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  • Writer's pictureMike Brandly, Auctioneer

Residential real estate appraisal going away?

Many auctioneers are also appraisers. As such, we have endeavored to keep an eye on the future of our business here in the United States. Despite searching for years … I still can’t find a working crystal ball. However, I do have some observations, as most of us have.

First, I am an auctioneer and appraiser and serve as Distinguished Faculty at Hondros College where I teach law, appraisal and other related topics. I also teach numerous auction pre-license and continuing education classes all across the United States.

The residential real estate (real property) appraisal business in the United States is big business. In 2018, about 6 million homes sold with the vast majority requiring some sort of third-party evaluation.

Appraisers also appraise homes and the like for civil lawsuits, eminent domain valuations divorces, feasibility studies, bankruptcies, insurance claims, estates, guardianships, dispute resolution, trusts, impact studies, zoning changes, tax matters and construction or remodeling projects.

Why do we appraise a home in a financed transaction? The lender wants to ensure there is sufficient collateral in the event of default; further if this “paper” is then being sold on the secondary market, it must conform to certain standards including equity ratios.

What are the odds of borrower default? In 2018, about 3% — suggesting that probably 97% of all finance-related real estate appraisal was a waste of time and money. If the borrower is paying the payment, why does it matter what the collateral is worth?

Would the potential loss regarding this 3% default rate be outweighed by the savings gained by not appraising every property? Without question. In other words, does it cost $3.6 billion dollars to foreclose/repossess 180,000 properties? Further, is the potential loss on that 3% amount to 100% of loan value? Of course not.

Another argument appraisers sometimes make is that buyers and sellers are ignorant of market values — and as such, appraisers are needed to ensure those parties are properly informed as to what the subject property is really worth.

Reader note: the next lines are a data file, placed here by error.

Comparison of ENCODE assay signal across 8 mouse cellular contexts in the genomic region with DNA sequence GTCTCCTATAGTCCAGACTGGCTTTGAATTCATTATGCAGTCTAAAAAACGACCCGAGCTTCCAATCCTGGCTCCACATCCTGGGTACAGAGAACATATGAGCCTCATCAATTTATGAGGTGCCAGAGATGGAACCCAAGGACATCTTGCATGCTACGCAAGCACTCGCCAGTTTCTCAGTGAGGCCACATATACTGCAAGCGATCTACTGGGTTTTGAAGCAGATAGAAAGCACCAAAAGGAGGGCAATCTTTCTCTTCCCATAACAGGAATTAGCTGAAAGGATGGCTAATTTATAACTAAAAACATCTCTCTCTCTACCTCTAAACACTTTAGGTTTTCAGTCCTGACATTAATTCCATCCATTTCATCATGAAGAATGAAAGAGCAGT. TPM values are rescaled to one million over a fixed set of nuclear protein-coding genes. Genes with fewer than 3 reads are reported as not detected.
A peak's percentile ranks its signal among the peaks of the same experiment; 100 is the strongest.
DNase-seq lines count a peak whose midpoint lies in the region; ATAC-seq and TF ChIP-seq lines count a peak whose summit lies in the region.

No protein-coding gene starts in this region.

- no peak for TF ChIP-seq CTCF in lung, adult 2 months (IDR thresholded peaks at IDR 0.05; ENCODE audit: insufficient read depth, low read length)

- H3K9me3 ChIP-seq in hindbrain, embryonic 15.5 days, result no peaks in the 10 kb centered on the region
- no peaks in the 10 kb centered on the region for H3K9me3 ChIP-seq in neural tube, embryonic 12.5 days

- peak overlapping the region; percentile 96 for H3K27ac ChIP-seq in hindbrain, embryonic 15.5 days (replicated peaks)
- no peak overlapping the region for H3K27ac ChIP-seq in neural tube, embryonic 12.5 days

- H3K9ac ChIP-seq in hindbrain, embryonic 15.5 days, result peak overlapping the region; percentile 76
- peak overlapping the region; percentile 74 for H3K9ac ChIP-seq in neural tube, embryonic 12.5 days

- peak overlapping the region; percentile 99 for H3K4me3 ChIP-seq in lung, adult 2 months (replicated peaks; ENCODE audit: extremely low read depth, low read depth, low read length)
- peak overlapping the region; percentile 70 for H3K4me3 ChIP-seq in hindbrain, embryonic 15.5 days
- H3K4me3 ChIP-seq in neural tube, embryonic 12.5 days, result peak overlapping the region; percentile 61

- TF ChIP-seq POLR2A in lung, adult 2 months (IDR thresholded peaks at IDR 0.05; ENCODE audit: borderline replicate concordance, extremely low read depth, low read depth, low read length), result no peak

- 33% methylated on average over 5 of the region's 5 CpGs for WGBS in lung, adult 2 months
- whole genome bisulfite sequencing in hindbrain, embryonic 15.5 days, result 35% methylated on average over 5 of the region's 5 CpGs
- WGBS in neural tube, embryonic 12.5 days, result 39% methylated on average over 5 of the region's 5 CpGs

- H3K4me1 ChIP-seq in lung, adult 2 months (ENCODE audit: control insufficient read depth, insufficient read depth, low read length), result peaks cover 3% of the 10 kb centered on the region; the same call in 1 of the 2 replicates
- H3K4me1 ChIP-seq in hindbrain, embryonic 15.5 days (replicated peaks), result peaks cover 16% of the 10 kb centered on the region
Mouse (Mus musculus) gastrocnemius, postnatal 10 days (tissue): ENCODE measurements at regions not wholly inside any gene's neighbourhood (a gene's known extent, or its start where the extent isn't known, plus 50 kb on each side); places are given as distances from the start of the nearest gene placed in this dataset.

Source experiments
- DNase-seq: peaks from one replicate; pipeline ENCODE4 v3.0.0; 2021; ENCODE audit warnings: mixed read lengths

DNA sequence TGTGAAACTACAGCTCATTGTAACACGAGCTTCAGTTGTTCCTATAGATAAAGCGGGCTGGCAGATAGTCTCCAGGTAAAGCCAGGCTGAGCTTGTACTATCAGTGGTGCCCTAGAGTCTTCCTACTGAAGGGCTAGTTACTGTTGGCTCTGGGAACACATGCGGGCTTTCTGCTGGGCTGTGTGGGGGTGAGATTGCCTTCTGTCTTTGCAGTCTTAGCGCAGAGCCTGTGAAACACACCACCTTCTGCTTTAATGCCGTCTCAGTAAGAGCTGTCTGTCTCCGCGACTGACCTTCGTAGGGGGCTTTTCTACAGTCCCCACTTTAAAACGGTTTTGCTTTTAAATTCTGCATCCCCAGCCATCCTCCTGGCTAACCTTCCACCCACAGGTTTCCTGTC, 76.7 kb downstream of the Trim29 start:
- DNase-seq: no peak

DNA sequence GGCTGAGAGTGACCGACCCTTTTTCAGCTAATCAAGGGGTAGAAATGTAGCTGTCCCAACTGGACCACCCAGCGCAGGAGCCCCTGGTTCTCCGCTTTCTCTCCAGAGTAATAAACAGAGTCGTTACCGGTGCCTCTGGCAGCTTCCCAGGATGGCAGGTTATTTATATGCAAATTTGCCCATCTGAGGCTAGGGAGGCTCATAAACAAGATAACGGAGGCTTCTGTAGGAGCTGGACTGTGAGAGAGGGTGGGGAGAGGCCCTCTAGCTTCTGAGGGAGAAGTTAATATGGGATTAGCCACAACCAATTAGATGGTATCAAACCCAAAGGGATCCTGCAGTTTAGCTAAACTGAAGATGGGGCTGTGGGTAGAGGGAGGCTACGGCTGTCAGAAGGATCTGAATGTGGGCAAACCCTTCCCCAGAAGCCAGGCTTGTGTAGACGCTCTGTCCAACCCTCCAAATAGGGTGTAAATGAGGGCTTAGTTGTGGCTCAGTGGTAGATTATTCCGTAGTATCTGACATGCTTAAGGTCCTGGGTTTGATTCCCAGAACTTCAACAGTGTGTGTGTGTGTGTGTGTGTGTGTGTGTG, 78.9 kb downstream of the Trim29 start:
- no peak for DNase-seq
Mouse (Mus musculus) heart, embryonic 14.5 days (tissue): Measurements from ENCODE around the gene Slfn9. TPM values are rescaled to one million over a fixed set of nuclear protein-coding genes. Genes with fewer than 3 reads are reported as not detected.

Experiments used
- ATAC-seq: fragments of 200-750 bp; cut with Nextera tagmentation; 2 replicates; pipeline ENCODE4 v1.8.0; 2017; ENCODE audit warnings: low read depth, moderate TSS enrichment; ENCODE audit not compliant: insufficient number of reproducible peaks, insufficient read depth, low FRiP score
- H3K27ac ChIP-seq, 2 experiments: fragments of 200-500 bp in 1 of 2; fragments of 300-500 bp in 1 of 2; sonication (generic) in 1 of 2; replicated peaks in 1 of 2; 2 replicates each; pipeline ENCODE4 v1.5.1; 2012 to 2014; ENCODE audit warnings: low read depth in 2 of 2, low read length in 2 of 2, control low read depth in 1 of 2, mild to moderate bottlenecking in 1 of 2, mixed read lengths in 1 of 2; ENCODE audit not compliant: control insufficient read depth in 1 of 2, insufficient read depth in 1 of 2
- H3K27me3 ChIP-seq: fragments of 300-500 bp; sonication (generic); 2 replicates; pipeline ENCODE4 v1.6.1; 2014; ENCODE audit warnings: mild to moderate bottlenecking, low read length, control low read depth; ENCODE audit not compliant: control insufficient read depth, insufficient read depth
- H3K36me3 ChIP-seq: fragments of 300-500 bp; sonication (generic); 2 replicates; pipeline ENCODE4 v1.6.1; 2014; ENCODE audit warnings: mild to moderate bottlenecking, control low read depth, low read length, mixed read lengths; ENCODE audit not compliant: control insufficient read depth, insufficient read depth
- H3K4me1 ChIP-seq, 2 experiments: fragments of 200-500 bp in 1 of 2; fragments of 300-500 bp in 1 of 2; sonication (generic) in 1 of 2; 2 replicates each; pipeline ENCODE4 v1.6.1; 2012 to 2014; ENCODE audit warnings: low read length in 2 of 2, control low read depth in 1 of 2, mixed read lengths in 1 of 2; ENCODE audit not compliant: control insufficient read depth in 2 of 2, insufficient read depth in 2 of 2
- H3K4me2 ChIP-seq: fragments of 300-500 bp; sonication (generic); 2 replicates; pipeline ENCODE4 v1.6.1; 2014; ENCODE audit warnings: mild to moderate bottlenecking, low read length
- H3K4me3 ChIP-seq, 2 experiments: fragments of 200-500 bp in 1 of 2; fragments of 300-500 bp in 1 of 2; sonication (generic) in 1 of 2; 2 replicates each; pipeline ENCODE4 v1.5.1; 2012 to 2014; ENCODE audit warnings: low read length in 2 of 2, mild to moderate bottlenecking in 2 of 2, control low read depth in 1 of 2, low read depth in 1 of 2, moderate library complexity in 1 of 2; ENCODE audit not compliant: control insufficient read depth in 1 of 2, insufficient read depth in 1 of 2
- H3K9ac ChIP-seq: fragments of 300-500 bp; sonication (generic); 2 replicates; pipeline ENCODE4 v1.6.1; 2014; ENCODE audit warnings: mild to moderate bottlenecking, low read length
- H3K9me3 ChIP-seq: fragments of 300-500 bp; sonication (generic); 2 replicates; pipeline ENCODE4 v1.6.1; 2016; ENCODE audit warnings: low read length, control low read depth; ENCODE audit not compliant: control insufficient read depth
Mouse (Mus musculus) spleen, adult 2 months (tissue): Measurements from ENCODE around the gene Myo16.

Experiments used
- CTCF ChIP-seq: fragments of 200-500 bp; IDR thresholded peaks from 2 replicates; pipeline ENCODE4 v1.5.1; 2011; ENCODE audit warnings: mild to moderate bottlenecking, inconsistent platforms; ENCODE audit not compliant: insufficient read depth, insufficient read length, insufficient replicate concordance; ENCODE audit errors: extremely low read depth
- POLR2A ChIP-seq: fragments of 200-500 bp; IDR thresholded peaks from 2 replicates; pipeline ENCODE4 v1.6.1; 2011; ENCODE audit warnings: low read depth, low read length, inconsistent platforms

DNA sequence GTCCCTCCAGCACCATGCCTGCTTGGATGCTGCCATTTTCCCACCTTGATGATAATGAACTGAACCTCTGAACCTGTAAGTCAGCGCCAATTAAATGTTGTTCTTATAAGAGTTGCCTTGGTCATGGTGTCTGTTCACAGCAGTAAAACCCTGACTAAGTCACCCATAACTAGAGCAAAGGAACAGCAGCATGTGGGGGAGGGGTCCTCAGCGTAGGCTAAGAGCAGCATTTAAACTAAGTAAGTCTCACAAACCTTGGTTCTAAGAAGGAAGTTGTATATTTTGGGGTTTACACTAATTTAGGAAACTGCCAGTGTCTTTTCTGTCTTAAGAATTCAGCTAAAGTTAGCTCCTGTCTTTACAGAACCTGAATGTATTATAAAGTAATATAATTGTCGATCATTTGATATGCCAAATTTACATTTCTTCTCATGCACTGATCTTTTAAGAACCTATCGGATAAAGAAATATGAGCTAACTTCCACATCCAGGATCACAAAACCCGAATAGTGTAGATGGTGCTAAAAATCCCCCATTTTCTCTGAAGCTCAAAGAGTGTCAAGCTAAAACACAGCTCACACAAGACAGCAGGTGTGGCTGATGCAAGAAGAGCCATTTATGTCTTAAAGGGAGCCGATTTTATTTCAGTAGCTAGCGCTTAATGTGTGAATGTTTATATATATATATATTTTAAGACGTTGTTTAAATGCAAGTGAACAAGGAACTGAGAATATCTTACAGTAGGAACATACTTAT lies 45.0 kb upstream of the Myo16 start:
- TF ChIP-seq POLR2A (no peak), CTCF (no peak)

I would submit most all buyers and sellers have information at their fingertips regarding the value of virtually any real property, and when there’s a ready, willing and able buyer and seller, that’s a better indicator of value than anyone else’s opinion.

Are some estimations of value found online erroneous? Yes, just like MLS, and any other basis used for valuation. Buyers, sellers, agents and others are advised to view any data with a discerning eye and most do.

Many analysts have predicted the demise of the real estate (real property) appraisal industry for over 25 years. Here’s one such article from 1995:

For now it’s fair to say that most are concluding we are in for the most transformational 10-year period in the real estate industry [and possibly the auction industry] (2020-2029) — not merely in the reduction of appraisals, but likely “click-to-buy” and click-to-sell” platforms and 24-hour real time (instant/continuous) loan approval.

We previously wrote about the changing real estate landscape: Since this 2018 article, some of these predictions have actually come to exist in the marketplace.

Lastly, how’s the future of real estate appraisal look for commercial, industrial, special use and other non-transaction properties? It would seem bright for now as subject property uniqueness is heightened, higher values increase potential loss from default and/or there’s no buyer and seller.

Mike Brandly, Auctioneer, CAI, CAS, AARE has been an auctioneer and certified appraiser for over 30 years. His company’s auctions are located at: Mike Brandly, Auctioneer, RES Auction Services and Goodwill Columbus Car Auction. He serves as Distinguished Faculty at Hondros College, Executive Director of The Ohio Auction School, an Instructor at the National Auctioneers Association’s Designation Academy and America’s Auction Academy. He is faculty at the Certified Auctioneers Institute held at Indiana University and is approved by the The Supreme Court of Ohio for attorney education.

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